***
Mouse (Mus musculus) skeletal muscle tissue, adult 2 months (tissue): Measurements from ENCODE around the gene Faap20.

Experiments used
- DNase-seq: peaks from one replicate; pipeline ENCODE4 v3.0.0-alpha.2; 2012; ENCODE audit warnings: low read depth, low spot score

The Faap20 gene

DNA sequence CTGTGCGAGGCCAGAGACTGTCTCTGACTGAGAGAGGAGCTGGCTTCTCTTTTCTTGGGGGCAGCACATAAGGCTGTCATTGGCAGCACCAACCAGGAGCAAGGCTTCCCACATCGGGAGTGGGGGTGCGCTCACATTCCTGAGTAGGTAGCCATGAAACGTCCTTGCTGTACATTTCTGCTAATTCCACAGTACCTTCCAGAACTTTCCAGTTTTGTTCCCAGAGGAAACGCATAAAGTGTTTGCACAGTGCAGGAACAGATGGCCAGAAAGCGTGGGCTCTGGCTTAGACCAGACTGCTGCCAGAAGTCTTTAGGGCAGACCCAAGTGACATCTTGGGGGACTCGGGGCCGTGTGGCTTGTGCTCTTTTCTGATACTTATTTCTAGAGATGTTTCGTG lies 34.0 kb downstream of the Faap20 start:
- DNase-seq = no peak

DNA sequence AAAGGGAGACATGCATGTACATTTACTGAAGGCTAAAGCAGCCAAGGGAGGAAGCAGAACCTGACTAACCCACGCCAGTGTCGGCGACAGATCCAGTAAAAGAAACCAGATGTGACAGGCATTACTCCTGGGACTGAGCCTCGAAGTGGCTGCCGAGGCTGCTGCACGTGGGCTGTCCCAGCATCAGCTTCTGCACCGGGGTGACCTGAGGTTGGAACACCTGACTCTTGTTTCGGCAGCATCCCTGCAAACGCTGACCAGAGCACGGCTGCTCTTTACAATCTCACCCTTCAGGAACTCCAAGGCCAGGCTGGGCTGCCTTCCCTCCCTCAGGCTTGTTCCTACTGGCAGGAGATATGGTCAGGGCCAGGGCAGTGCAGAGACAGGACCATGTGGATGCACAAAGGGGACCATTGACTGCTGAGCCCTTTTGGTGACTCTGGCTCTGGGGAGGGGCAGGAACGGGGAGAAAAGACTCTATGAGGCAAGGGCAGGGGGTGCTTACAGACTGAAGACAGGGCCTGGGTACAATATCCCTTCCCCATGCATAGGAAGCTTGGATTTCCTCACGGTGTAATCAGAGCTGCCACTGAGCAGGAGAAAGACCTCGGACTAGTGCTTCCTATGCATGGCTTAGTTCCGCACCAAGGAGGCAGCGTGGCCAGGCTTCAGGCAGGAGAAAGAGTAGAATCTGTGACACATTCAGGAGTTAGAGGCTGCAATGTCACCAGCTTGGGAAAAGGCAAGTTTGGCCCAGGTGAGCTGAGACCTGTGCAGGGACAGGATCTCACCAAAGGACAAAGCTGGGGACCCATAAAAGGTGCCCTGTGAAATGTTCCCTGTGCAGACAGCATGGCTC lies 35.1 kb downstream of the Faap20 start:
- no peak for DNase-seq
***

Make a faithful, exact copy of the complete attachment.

Mouse (Mus musculus) skeletal muscle tissue, adult 2 months (tissue): Measurements from ENCODE around the gene Faap20.

Experiments used
- DNase-seq: peaks from one replicate; pipeline ENCODE4 v3.0.0-alpha.2; 2012; ENCODE audit warnings: low read depth, low spot score

The Faap20 gene

DNA sequence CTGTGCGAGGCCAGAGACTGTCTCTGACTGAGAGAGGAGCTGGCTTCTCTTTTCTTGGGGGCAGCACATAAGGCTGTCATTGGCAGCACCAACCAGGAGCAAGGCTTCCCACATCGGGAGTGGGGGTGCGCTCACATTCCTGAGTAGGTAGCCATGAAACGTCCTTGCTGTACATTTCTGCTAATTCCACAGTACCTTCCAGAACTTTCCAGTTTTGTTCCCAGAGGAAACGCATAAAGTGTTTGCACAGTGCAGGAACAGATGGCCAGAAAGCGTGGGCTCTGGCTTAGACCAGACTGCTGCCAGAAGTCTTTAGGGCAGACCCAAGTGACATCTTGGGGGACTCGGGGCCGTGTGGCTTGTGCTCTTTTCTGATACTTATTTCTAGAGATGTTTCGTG lies 34.0 kb downstream of the Faap20 start:
- DNase-seq = no peak

DNA sequence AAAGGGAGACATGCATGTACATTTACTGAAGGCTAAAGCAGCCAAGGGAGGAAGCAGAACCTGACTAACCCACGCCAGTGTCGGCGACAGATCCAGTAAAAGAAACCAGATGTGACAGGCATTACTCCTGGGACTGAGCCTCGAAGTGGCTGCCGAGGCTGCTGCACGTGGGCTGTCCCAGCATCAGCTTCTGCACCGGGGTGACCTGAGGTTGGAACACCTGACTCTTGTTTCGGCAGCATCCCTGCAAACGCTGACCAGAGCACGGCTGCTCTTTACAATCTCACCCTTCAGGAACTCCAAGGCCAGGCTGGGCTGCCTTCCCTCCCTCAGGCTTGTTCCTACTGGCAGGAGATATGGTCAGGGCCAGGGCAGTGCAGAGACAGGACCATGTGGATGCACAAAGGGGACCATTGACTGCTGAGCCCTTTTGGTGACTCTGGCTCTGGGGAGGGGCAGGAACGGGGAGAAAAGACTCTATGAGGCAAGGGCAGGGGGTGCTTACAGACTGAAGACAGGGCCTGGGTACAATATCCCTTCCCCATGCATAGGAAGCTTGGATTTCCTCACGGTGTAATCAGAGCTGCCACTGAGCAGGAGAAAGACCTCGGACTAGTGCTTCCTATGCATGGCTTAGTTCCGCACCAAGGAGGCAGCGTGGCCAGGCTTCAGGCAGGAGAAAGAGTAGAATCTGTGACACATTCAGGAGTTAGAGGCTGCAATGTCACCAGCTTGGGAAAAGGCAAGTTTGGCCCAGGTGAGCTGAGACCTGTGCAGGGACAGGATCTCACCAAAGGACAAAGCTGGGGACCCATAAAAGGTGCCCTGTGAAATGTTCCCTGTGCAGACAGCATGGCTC lies 35.1 kb downstream of the Faap20 start:
- no peak for DNase-seq